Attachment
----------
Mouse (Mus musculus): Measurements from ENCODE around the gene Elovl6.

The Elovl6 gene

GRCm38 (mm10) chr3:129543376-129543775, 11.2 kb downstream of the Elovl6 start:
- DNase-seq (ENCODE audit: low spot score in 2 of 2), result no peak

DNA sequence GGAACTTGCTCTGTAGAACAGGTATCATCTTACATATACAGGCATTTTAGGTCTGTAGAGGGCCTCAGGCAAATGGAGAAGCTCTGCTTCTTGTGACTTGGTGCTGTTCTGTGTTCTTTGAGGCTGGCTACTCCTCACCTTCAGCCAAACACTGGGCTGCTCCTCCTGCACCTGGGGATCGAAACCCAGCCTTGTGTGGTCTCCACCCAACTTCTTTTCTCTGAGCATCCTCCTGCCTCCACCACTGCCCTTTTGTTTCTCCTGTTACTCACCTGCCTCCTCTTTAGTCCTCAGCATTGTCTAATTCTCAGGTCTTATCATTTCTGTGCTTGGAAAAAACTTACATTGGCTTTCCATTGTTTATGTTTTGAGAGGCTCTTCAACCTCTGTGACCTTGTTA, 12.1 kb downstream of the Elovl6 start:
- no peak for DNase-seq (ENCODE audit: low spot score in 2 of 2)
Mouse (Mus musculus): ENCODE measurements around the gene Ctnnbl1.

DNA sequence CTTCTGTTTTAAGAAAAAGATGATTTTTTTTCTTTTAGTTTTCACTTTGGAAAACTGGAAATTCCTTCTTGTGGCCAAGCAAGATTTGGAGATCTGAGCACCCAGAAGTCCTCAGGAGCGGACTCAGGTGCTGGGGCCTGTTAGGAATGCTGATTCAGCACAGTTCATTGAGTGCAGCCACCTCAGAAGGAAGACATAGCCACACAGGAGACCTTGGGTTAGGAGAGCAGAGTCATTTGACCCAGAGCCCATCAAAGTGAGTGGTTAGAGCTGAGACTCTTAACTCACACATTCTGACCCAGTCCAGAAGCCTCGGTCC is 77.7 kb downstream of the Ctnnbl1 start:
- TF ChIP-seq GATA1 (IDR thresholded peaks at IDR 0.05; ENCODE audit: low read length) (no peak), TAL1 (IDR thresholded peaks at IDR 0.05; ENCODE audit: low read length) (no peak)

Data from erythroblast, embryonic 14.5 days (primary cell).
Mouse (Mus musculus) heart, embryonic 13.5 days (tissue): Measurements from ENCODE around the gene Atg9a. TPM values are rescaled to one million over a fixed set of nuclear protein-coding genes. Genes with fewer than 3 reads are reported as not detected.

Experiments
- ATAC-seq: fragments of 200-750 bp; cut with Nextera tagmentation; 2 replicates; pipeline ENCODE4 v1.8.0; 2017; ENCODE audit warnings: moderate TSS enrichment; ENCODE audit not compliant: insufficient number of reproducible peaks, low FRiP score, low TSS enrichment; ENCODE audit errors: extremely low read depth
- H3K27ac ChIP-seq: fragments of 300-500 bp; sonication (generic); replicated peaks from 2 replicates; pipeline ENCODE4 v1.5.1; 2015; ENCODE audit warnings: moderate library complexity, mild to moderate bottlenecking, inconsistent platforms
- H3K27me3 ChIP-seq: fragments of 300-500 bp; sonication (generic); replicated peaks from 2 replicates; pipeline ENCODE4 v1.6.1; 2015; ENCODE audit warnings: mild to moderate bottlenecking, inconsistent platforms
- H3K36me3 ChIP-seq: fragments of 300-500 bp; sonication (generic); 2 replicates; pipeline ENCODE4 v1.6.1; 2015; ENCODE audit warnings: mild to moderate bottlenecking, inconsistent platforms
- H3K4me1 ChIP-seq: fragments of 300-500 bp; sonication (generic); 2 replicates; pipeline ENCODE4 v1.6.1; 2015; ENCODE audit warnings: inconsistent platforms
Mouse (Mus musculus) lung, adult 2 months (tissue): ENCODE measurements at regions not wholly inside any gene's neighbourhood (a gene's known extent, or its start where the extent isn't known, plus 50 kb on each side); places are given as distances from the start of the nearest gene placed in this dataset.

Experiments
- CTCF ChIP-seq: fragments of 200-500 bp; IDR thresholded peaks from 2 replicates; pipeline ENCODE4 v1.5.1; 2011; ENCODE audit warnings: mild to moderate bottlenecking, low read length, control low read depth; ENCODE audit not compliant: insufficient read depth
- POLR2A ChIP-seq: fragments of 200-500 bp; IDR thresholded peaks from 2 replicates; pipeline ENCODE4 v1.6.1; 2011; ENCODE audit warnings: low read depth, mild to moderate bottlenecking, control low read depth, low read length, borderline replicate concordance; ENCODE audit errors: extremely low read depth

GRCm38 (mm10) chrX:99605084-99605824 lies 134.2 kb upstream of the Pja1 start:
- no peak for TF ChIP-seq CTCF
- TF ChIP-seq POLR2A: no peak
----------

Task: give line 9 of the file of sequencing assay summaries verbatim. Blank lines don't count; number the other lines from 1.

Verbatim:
- TF ChIP-seq GATA1 (IDR thresholded peaks at IDR 0.05; ENCODE audit: low read length) (no peak), TAL1 (IDR thresholded peaks at IDR 0.05; ENCODE audit: low read length) (no peak)